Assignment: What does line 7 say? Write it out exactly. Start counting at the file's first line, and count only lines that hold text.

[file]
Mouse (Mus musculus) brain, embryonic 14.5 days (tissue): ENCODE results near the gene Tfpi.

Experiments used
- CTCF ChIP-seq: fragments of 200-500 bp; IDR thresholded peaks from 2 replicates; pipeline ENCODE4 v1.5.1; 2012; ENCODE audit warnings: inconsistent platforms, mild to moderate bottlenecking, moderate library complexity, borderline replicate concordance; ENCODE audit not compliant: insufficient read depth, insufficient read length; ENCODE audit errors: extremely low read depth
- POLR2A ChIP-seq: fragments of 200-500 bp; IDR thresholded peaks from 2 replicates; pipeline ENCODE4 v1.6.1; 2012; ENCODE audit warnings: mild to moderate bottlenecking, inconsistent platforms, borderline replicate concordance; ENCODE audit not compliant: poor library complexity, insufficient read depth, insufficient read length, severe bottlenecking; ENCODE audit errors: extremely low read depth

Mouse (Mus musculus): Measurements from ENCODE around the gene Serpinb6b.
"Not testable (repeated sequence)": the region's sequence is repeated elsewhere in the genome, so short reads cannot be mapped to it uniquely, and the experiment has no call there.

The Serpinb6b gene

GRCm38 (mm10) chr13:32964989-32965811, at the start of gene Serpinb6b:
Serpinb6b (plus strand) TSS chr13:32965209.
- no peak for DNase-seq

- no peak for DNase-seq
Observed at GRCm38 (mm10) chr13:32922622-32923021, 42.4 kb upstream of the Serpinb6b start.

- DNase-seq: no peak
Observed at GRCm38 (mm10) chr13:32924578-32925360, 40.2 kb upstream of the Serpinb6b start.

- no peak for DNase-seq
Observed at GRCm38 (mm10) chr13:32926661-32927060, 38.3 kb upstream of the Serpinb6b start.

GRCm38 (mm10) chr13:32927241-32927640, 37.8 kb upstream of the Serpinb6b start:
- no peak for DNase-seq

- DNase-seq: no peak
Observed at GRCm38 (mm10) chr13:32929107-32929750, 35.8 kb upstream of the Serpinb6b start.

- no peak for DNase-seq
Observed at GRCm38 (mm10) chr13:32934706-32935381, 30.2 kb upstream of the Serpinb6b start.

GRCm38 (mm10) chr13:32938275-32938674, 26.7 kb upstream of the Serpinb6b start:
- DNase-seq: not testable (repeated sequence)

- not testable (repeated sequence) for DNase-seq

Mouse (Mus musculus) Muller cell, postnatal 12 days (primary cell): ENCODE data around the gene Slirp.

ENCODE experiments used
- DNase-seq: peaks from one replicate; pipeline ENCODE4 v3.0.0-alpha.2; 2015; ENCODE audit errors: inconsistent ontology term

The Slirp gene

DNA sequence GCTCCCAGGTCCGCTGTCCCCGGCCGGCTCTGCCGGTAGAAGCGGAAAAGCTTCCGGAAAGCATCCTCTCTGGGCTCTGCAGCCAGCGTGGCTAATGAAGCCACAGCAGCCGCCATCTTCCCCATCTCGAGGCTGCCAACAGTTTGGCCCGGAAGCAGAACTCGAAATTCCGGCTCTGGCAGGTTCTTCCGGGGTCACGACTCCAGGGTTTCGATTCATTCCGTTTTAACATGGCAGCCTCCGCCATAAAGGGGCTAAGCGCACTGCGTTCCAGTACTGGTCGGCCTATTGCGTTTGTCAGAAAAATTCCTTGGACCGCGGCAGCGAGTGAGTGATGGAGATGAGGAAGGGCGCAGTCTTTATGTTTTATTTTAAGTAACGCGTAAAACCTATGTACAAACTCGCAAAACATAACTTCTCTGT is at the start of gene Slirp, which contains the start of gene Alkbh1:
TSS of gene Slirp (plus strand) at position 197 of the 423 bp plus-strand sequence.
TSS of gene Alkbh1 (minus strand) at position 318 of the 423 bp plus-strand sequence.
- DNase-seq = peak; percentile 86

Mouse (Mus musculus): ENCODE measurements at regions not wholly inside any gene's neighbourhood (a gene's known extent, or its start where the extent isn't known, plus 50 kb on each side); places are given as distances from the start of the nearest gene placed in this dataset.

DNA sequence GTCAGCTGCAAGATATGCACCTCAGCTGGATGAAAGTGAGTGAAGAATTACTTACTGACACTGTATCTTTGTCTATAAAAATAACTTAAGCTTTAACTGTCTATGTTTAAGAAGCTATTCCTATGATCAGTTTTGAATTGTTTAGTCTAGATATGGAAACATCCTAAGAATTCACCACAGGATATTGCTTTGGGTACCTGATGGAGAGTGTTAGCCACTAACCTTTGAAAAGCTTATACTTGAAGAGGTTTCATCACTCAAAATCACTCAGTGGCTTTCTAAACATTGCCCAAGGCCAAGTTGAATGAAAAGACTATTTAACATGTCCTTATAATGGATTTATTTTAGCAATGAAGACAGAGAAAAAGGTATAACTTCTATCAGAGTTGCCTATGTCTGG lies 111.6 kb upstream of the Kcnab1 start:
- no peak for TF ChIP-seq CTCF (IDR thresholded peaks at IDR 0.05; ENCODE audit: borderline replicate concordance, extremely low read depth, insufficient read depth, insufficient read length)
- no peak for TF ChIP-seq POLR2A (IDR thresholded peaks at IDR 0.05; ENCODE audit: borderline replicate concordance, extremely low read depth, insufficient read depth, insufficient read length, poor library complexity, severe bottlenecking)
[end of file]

The Serpinb6b gene